Other returnees are Steve Angelis, Brent Neenan, Tom Malloy, Mike Meinhardt and heavyweight Bob Wiltshire. The three key newcomers are Jimmy Foster, Peter Jones and Kevin Angelis, all freshmen battling for the 103-pound job. The two losers will compete for the 112-pound position.

"Our goal is to repeat as C Conference champions," Young said. "If we don't have a lot of injuries and if we get rolling early, we can do it."

The big match will be against Douglass in mid-January, probably for the C Conference championship.

"Most of the teams we faced last year had only six or seven wrestlers," Young said. "Douglass was the only one with 13, and that's why I say they'll probably be our toughest opponent."

Arundel Wildcats

Expectations at Arundel might be soaring were it not for an occurrence beyond coach Buddy Hepfer's control.

The Waters brothers, Don and Dan, moved with their families to Delaware. Dan was fourth in the state at 119 and Don reached the state tournament last season.

"With them in the lineup, we would have had a decent group of six varsity wrestlers coming back," Hepfer said. "As it is, we have four, and that's a big difference."

Hepfer, whose first season at Arundel was 1970, would have had reason for optimism. The Wildcats posted an 11-3 record last season and finished third in the county tournament, second in the region and seventh in the Class 3A-4A tournament. Their lone dual-meet defeats were to state champions Northeast (1A-2A) and Old Mill (3A-4A) and Gilman.

Arundel will be buttressed, however, by the return of Phil Meenan, who finished third in the state at 119 as a sophomore and then transferred to Riverdale Baptist. He should help compensate for the loss of the Waters brothers.

Arundel's leading returnees are senior Fred Beadenkopff at 112, juniors Tim Kelly (135) and Mark Chesla (152) and heavyweight John Noon, who advanced to last year's state tournament and lost in the first round.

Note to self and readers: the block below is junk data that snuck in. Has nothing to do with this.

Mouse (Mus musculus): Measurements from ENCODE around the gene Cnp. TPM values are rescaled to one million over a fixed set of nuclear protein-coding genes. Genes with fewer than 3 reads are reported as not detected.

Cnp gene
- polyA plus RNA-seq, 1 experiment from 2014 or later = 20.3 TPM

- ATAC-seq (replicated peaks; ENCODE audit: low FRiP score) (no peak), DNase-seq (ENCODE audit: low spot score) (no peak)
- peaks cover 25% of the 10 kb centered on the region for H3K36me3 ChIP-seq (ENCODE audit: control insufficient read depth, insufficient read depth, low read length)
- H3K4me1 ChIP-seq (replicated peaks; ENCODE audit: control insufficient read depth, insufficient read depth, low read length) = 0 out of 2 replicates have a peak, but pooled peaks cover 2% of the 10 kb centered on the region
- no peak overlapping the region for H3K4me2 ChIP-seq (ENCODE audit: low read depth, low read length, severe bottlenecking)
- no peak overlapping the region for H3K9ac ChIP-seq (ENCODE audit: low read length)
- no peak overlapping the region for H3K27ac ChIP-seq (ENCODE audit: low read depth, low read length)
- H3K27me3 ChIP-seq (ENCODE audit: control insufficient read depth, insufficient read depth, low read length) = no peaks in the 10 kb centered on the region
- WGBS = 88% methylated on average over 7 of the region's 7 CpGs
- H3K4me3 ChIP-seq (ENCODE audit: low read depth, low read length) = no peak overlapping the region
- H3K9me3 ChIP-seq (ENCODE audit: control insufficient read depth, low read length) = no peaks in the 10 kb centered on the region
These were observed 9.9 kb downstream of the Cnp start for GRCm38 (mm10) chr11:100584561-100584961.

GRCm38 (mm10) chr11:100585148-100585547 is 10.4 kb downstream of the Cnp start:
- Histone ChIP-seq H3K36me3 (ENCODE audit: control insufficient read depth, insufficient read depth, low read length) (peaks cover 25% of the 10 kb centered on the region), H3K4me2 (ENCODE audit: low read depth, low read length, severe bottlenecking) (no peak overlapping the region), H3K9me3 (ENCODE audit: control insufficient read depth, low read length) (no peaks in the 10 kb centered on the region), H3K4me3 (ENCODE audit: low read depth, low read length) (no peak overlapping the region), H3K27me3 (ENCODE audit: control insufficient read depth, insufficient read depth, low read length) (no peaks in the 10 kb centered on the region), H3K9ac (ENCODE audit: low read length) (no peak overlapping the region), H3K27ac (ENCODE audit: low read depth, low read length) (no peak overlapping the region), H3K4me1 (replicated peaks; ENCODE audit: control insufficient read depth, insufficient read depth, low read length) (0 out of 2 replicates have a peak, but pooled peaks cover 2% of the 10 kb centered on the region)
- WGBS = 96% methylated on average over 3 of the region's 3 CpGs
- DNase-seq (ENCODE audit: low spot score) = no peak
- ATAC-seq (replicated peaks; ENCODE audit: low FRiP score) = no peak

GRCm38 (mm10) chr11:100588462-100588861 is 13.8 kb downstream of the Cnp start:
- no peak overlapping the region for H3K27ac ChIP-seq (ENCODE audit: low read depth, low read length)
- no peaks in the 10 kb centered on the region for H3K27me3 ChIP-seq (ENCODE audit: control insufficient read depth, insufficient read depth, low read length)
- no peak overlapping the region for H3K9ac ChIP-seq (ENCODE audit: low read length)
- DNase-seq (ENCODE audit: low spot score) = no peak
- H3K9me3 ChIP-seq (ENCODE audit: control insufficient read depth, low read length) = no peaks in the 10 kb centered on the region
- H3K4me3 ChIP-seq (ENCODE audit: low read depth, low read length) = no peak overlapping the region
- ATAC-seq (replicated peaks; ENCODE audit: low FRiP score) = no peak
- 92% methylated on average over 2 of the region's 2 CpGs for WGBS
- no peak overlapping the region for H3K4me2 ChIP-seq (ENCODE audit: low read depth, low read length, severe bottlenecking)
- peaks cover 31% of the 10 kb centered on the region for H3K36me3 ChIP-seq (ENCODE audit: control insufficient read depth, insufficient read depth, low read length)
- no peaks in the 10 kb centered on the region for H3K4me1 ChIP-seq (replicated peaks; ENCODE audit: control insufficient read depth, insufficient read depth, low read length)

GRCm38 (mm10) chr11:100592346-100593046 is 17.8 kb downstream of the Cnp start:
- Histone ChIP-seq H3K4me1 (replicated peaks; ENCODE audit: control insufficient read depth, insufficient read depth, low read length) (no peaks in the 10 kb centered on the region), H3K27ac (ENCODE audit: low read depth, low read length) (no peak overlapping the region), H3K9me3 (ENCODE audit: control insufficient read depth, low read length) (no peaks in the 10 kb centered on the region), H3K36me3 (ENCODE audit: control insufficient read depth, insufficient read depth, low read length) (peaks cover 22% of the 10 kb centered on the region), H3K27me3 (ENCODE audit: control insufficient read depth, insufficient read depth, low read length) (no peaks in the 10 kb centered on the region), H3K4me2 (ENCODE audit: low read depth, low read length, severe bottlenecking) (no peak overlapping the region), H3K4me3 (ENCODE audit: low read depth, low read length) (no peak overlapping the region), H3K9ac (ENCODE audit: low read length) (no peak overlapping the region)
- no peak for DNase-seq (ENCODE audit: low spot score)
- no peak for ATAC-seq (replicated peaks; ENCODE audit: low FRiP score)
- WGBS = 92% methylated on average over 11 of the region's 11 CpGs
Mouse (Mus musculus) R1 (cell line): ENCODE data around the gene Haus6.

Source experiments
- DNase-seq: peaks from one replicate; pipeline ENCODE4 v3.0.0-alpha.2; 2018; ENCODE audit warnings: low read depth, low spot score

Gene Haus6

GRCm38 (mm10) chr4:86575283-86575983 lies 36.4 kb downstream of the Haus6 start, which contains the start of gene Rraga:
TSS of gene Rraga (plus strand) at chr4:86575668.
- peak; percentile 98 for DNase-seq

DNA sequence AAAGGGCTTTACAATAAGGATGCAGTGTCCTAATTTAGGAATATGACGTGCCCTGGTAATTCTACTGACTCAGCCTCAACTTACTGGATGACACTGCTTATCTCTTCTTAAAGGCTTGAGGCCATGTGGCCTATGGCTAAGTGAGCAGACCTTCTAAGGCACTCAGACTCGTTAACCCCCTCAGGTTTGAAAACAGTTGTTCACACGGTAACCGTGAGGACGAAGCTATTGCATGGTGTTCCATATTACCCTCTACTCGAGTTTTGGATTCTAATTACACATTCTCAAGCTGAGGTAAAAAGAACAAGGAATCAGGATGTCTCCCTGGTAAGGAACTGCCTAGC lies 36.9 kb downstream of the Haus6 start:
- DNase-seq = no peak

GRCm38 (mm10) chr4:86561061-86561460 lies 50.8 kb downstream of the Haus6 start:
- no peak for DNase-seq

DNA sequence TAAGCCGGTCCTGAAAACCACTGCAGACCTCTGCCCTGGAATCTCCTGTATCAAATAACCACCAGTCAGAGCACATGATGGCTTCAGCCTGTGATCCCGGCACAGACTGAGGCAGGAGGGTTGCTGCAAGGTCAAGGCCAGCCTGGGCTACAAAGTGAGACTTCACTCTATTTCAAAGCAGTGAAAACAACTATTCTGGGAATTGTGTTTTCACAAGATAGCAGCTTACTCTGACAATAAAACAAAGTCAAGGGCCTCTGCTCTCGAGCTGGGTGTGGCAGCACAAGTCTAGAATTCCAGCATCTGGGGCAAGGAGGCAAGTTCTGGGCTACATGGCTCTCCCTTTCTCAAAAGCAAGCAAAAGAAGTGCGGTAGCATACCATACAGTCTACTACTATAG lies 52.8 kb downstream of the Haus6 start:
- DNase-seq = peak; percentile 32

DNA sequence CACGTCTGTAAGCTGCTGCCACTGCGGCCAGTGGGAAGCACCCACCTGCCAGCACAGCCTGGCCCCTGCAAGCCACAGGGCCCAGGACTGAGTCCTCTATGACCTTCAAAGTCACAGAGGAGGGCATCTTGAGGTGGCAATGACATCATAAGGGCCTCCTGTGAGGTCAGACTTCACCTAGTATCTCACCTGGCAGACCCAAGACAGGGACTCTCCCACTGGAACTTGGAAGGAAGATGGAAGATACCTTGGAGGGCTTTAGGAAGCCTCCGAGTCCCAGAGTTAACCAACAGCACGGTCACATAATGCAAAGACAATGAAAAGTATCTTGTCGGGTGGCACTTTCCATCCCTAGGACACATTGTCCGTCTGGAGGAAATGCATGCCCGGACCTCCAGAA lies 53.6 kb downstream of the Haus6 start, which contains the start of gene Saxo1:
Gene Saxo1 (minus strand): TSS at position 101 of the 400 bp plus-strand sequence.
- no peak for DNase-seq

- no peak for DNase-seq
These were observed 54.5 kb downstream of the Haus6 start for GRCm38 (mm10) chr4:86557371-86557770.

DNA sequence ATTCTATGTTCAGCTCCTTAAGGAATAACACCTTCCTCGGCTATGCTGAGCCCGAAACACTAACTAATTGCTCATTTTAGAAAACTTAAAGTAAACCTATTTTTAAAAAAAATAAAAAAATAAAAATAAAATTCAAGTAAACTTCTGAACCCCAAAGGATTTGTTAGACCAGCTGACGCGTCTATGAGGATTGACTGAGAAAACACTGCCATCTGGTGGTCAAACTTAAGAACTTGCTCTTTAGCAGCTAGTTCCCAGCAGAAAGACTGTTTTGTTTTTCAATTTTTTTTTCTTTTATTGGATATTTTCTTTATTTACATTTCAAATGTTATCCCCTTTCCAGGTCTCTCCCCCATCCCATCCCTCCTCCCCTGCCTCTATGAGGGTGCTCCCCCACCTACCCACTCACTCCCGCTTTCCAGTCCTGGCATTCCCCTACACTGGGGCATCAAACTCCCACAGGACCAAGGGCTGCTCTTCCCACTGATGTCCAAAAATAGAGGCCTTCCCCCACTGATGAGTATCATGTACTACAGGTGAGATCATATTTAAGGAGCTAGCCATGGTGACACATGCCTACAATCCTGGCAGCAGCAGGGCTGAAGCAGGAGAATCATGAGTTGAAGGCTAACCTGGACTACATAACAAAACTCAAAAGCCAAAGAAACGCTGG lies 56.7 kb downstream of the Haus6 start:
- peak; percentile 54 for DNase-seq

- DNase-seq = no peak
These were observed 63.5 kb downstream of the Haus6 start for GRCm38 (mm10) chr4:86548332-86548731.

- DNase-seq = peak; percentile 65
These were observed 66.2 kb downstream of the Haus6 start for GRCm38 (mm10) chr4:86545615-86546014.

"That's it," Hepfer said. "The rest are all JV kids. If we come around and the JV kids take the big step up, we'll be all right. It'll be hard to match last year, though."

Broadneck Bruins

Coach John Mayberry is puzzled by this year's team. He says he doesn't "know about it," in part because last season's team was so mystifying, too.

"We beat some teams we shouldn't have beaten and lost to some we shouldn't have," said Mayberry, who's starting his 10th year. "We had our ups and downs. It was a rebuilding year, but we still hoped to do better than 7-7. I mean, the year before we had beaten [perennial 3A-4A power] Old Mill."

The Bruins are aiming high, intent on muscling into the region's elite in the company of Old Mill, Arundel, Chesapeake and Severna Park.

Mayberry will lead with junior Todd Betz, who was fifth in the region at 119 as a sophomore, and Isaac Putnam (135), James Donner (112) and Matt Superczynski (189). Promising newcomers include sophomores Lonnie Donner (125) and Mike Schardt (130).

"We're young, real young," Mayberry said. "Most of the kids are 10th- and 11th-graders.

"We have only two seniors, Superczynski and Pete Borradaile, a heavyweight who's in his first year of wrestling. He's a football player who was talked into coming out by the kids."

The way Mayberry figures it, Broadneck can qualify for the state team tournament if it can beat Arundel, Chesapeake and Severna Park.